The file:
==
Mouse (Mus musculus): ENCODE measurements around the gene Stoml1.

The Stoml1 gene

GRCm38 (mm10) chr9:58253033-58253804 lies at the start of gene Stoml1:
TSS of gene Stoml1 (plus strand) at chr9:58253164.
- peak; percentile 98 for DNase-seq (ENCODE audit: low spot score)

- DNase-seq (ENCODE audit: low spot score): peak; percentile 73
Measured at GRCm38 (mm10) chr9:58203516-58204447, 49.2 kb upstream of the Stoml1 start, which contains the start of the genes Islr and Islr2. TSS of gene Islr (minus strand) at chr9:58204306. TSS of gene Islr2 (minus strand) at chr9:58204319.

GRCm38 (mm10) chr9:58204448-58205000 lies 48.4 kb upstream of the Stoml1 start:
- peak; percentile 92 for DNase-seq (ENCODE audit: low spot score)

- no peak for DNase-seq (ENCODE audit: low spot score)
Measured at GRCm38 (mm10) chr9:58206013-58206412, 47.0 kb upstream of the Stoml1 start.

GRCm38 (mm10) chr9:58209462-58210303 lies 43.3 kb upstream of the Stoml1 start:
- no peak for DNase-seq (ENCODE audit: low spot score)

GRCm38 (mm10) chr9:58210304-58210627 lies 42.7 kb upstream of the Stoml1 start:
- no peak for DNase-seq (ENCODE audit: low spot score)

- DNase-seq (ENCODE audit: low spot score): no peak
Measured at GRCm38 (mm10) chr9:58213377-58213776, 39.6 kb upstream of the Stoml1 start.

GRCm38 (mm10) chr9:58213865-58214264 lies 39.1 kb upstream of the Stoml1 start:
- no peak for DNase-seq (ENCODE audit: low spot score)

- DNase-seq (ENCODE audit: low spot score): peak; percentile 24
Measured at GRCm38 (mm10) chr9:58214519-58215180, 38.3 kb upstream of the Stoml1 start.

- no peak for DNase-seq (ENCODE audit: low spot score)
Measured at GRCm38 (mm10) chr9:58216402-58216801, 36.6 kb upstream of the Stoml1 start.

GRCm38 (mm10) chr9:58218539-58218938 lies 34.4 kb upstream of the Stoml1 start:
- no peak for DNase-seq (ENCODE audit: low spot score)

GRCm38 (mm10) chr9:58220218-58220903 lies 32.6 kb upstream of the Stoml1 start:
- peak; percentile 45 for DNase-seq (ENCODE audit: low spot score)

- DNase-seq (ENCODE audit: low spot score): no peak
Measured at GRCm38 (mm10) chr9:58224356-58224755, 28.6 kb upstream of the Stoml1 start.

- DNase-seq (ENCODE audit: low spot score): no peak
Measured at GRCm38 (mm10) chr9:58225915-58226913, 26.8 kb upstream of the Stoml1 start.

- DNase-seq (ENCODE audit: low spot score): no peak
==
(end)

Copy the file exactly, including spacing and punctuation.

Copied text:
Mouse (Mus musculus): ENCODE measurements around the gene Stoml1.

The Stoml1 gene

GRCm38 (mm10) chr9:58253033-58253804 lies at the start of gene Stoml1:
TSS of gene Stoml1 (plus strand) at chr9:58253164.
- peak; percentile 98 for DNase-seq (ENCODE audit: low spot score)

- DNase-seq (ENCODE audit: low spot score): peak; percentile 73
Measured at GRCm38 (mm10) chr9:58203516-58204447, 49.2 kb upstream of the Stoml1 start, which contains the start of the genes Islr and Islr2. TSS of gene Islr (minus strand) at chr9:58204306. TSS of gene Islr2 (minus strand) at chr9:58204319.

GRCm38 (mm10) chr9:58204448-58205000 lies 48.4 kb upstream of the Stoml1 start:
- peak; percentile 92 for DNase-seq (ENCODE audit: low spot score)

- no peak for DNase-seq (ENCODE audit: low spot score)
Measured at GRCm38 (mm10) chr9:58206013-58206412, 47.0 kb upstream of the Stoml1 start.

GRCm38 (mm10) chr9:58209462-58210303 lies 43.3 kb upstream of the Stoml1 start:
- no peak for DNase-seq (ENCODE audit: low spot score)

GRCm38 (mm10) chr9:58210304-58210627 lies 42.7 kb upstream of the Stoml1 start:
- no peak for DNase-seq (ENCODE audit: low spot score)

- DNase-seq (ENCODE audit: low spot score): no peak
Measured at GRCm38 (mm10) chr9:58213377-58213776, 39.6 kb upstream of the Stoml1 start.

GRCm38 (mm10) chr9:58213865-58214264 lies 39.1 kb upstream of the Stoml1 start:
- no peak for DNase-seq (ENCODE audit: low spot score)

- DNase-seq (ENCODE audit: low spot score): peak; percentile 24
Measured at GRCm38 (mm10) chr9:58214519-58215180, 38.3 kb upstream of the Stoml1 start.

- no peak for DNase-seq (ENCODE audit: low spot score)
Measured at GRCm38 (mm10) chr9:58216402-58216801, 36.6 kb upstream of the Stoml1 start.

GRCm38 (mm10) chr9:58218539-58218938 lies 34.4 kb upstream of the Stoml1 start:
- no peak for DNase-seq (ENCODE audit: low spot score)

GRCm38 (mm10) chr9:58220218-58220903 lies 32.6 kb upstream of the Stoml1 start:
- peak; percentile 45 for DNase-seq (ENCODE audit: low spot score)

- DNase-seq (ENCODE audit: low spot score): no peak
Measured at GRCm38 (mm10) chr9:58224356-58224755, 28.6 kb upstream of the Stoml1 start.

- DNase-seq (ENCODE audit: low spot score): no peak
Measured at GRCm38 (mm10) chr9:58225915-58226913, 26.8 kb upstream of the Stoml1 start.

- DNase-seq (ENCODE audit: low spot score): no peak